Gratitude Meets Anxiety

I'm late to this, but I very much appreciated this reflection, from Brendan Busse, S.J., at The Jesuit Post, on his efforts to work through academic anxiety, which so often–doesn't it?–spills into larger worries and doubts. He writes: 

I couldn’t overcome the sense that what felt like a very poor performance meant that I was a total fraud, that I’d never pass as a priest, and that I was a fool to think it possible in the first place. Maybe I don’t know what I need to know. Maybe I don’t believe what I need to believe. Maybe that whole ‘falling in love’ thing was just a cruel joke. Maybe this wasn’t meant to be. Many good relationships end this way, with a sense of betrayal or inadequacy, with a bullying one-two punch to the gut: Who do you think you are? You should have known better.
 
Anxious self-doubt manipulates the truth with needless worry and endless projection. The antidote to this anxiety is to stop narrating what should be and to express gratitude for what is, to give attention to the present and the real.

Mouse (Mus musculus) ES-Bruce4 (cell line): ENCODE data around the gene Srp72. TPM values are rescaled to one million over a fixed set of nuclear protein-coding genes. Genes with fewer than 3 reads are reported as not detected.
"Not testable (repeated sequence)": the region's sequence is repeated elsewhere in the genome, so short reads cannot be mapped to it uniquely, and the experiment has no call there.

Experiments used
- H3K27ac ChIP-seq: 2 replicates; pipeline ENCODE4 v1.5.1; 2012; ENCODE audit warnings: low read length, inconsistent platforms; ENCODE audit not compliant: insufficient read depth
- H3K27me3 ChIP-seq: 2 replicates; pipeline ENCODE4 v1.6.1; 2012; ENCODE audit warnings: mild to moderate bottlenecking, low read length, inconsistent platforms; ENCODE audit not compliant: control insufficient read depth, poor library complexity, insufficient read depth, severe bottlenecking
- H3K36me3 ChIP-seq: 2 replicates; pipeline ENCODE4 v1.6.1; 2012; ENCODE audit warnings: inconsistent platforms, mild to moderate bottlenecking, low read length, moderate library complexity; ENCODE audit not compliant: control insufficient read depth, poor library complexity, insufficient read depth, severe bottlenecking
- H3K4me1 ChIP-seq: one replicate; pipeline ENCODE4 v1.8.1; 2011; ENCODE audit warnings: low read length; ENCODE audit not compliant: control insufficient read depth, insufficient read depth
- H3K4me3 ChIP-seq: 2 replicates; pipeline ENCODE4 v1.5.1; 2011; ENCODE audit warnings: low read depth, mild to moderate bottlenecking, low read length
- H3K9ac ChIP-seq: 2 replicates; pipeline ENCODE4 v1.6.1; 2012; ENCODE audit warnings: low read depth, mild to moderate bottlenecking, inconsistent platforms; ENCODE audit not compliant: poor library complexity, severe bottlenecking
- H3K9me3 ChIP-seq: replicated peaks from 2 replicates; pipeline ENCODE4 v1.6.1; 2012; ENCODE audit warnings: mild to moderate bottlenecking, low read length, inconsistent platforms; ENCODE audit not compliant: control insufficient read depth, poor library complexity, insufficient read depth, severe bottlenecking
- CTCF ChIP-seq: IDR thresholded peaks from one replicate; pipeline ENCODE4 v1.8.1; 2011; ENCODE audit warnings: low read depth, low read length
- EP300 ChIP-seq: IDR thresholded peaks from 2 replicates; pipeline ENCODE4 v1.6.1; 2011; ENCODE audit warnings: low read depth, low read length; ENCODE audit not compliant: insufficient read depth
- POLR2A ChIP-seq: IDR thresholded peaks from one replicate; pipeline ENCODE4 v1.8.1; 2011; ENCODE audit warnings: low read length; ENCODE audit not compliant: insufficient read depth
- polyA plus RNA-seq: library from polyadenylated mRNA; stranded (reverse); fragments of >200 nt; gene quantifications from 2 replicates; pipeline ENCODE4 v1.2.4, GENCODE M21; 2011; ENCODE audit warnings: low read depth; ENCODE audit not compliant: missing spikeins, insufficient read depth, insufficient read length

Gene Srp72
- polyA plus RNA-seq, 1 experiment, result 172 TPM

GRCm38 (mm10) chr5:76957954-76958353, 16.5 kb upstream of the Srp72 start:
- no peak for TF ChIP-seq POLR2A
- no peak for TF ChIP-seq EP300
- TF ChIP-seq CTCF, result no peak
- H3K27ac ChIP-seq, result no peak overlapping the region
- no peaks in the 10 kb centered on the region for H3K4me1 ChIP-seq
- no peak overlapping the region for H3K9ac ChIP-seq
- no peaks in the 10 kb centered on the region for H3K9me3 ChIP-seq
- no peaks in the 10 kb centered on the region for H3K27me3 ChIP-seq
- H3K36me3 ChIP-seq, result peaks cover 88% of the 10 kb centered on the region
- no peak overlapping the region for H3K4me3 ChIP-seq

With the new academic year only a few weeks away, I am thankful for these honest words and encourage you to read the rest of Brendan's moving essay.  
Comments are automatically closed two weeks after an article's initial publication. See our comments policy for more.

Advertisement
Advertisement

The latest from america

Migrants, consisting of mostly women and children, who disembarked from a U.S. Immigration and Customs Enforcement bus, wait for a Greyhound official to process their tickets to their next destination at a bus station in Phoenix May 29. (CNS photo/Samantha Sais, Reuters)
The “Catholic Removal Impact Survey of Society” surveyed 133 deportees to provide insights into the effects of deportation on immigrants and their families.
J.D. Long-GarcíaNovember 13, 2018
I love this man who expressed his love with deeds and whose last deed will likely be his slipping away from me.
Robert I. CraigNovember 13, 2018
As wild and wonderful as Marvel Comics characters’ superpowers might be, their back stories are always grounded in reality.
Jim McDermottNovember 13, 2018
Archbishop Charles Scicluna of Malta arrives in Osorno, Chile, on June 14, beginning a pastoral mission to promote healing in the wake of a clerical sexual abuse crisis. (CNS photo/courtesy of Archdiocese of Santiago)
The pope’s decision gives the Maltese archbishop the lead role in the fight against abuse in the church and in the protection of minors.
Gerard O’ConnellNovember 13, 2018